on the surface of a cone Lambda, with the apex a of Lambda enclosed inside (the
image of) C; we also prove that each point...

Given n >= 4 positive real numbers, we prove in this note that they are the
face areas of a convex polyhedron if and only if the largest number is not more
than the sum of the others.

In this paper, we propose novel algorithms for reconfiguring modular robots that are composed of n atoms. Each atom has the shape of a unit cube and can expand/contract each face by half a unit, as well as attach to or detach from faces of neighboring atoms. For universal reconfiguration, atoms must be arranged in 2 × 2 × 2 modules. We respect cert...

We address the question: How many edge guards are needed to guard an orthogonal polyhedron of e edges, r of which are reflex? It was previously established [3] that e/12 are sometimes necessary and e/6 always suffice. In contrast to the closed edge guardsused for these bounds, we introduce a new model, open edge guards (excluding the endpoints of t...

We establish that certain classes of simple, closed, polygonal curves on the surface of a convex polyhedron develop in the plane without overlap. Our primary proof technique shows that such curves “live on a cone,” and then develops the curves by cutting the cone along a “generator” and flattening the cone in the plane. The conical existence result...

What do proteins and pop-up cards have in common? How is opening a grocery bag different from opening a gift box? How can you cut out the letters for a whole word all at once with one straight scissors cut? How many ways are there to flatten a cube? With the help of 200 colour figures, author Joseph O'Rourke explains these fascinating folding probl...

We establish a simple generalization of a known result in the plane. The simplices in any pure simplicial complex in R^d may be colored with d+1 colors so that no two simplices that share a (d-1)-facet have the same color. In R^2 this says that any planar map all of whose faces are triangles may be 3-colored, and in R^3 it says that tetrahedra in a...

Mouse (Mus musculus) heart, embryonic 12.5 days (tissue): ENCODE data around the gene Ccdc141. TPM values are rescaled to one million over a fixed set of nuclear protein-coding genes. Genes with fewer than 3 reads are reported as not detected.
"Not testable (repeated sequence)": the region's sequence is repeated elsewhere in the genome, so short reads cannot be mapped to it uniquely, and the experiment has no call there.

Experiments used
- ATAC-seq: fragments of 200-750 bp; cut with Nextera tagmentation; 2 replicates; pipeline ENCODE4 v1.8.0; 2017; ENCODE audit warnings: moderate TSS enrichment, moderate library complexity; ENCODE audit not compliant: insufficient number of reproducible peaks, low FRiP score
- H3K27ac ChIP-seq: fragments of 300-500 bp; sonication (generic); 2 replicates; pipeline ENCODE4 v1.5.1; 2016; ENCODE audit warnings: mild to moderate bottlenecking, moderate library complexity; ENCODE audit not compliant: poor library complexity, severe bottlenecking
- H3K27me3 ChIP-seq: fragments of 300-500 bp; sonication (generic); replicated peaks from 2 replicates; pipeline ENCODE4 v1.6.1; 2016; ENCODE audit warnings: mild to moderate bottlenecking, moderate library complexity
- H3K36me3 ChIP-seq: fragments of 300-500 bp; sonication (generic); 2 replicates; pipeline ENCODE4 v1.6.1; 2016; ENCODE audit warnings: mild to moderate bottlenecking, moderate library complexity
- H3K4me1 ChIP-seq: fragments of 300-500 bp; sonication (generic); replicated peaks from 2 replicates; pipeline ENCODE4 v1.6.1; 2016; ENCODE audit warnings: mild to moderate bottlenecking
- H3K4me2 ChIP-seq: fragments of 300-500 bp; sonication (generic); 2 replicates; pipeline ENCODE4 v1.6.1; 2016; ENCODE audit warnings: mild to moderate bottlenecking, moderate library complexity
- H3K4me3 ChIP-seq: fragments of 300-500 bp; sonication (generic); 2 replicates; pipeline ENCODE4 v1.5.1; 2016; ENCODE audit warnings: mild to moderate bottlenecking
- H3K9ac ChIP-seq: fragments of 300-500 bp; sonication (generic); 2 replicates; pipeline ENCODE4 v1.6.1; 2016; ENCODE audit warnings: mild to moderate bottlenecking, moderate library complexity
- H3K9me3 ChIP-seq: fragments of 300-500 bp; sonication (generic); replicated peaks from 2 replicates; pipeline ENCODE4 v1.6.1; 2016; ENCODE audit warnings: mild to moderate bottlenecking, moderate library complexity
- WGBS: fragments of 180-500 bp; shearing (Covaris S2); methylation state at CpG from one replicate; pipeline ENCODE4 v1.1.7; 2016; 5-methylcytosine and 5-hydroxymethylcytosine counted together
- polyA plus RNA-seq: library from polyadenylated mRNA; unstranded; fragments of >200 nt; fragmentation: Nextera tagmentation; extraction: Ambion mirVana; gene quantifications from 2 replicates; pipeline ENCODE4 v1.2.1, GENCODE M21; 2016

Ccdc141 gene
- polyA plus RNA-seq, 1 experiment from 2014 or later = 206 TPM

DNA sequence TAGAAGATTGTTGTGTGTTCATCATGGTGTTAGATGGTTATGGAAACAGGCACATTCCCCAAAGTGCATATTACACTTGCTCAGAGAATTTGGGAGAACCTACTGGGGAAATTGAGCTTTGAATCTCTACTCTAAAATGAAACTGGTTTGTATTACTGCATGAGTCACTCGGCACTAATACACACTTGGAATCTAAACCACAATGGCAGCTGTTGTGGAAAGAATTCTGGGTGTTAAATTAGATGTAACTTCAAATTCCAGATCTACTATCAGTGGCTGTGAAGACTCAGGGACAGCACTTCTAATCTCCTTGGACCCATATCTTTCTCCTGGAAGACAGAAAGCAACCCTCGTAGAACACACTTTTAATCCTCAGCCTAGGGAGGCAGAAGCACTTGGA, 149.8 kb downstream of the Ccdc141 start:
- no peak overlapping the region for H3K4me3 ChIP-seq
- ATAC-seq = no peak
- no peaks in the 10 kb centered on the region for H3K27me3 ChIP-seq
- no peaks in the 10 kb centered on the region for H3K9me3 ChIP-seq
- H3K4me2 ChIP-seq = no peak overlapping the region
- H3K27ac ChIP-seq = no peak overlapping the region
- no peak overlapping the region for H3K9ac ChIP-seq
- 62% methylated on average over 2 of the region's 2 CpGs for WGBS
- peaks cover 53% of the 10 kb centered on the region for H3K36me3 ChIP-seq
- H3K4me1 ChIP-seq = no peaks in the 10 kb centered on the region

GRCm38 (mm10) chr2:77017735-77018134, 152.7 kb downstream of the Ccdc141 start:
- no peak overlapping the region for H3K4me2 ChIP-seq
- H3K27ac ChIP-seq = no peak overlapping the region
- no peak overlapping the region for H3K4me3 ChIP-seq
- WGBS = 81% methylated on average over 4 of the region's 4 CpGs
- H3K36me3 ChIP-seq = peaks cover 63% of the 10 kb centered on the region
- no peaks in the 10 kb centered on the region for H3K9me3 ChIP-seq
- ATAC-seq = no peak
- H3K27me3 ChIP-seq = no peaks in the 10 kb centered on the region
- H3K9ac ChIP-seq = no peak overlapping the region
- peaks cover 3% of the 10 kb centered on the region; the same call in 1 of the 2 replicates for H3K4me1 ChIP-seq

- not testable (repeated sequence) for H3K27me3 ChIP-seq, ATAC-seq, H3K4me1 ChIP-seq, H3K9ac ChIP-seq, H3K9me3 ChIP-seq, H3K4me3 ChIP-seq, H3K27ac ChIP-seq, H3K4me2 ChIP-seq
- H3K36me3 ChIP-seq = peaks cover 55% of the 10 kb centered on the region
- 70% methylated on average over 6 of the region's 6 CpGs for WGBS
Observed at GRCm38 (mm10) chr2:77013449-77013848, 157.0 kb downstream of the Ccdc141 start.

We examine the problem of pushing all the points of a planar region into one point using parallel sweeps of an innite line, minimizing the sum of the lengths of the sweep vectors. We characterize the optimal 2-sweeps of triangles, and provide a linear-time algorithm for convex polygons.

We show that four of the five Platonic solids' surfaces may be cut open with a Hamiltonian path along edges and unfolded to a polygonal net each of which can "zipper-refold" to a flat doubly covered parallelogram, forming a rather compact representation of the surface. Thus these regular polyhedra have particular flat "zipper pairs." No such zipper...

We show that the space of polygonizations of a fixed planar point set S of n points is connected by O(n
2) “moves” between simple polygons. Each move is composed of a sequence of atomic moves called “stretches” and “twangs,” which
walk between weakly simple “polygonal wraps” of S. These moves show promise to serve as a basis for generating random p...

We show that the open problem presented in "Geometric Folding Algorithms: Linkages, Origami, Polyhedra" [DO07] is solved by a theorem of Burago and Zalgaller [BZ96] from more than a decade earlier. Comment: 6 pages, 1 figure

We show that there is a straightforward algorithm to determine if the
polyhedron guaranteed to exist by Alexandrov's gluing theorem is a degenerate
flat polyhedron, and to reconstruct it from the gluing instructions. The
algorithm runs in O(n^3) time for polygons whose gluings are specified by n
labels.

We extend the notion of star unfolding to be based on a quasigeodesic loop Q rather than on a point. This gives a new general method to unfold the surface of any convex polyhedron ℘ to a simple (nonoverlapping)
planar polygon: cut along one shortest path from each vertex of ℘ to Q, and cut all but one segment of Q.
KeywordsUnfolding-Star unfolding...

We show that the Yao graph Y
4 in the L
2 metric is a spanner with stretch factor 8Ö2(29+23Ö2)8\sqrt{2}(29+23\sqrt{2}).

We prove that Y_6 is a spanner. Y_6 is the Yao graph on a set of planar points, which has an edge from each point x to a closest point y within each of the six angular cones of 60 deg surrounding x. Comment: 12 pages, 11 figures, 2 references, unpublished. A subcase of Case(2) of Theorem 1 was overlooked, and I withdraw the paper until that gap is...

We show that the Yao graph Y4 in the L2 metric is a spanner with stretch
factor 8(29+23sqrt(2)). Enroute to this, we also show that the Yao graph Y4 in
the Linf metric is a planar spanner with stretch factor 8.

In this paper we propose novel algorithms for reconfiguring modular robots that are composed of n atoms. Each atom has the shape of a unit cube and can expand/contract each face by half a unit, as well as attach to or detach from faces of neighboring atoms. For universal reconfiguration, atoms must be arranged in 2 x 2 x 2 modules. We respect certa...

We construct the first two continuous bloomings of all convex polyhedra. First, the source unfolding can be continuously bloomed. Second, any unfolding of a convex polyhedron can be refined (further cut, by a linear number of cuts) to have a continuous blooming. Comment: 13 pages, 6 figures

The Hexachordal Theorem may be interpreted in terms of scales, or rhythms, or as abstract mathematics. In terms of scales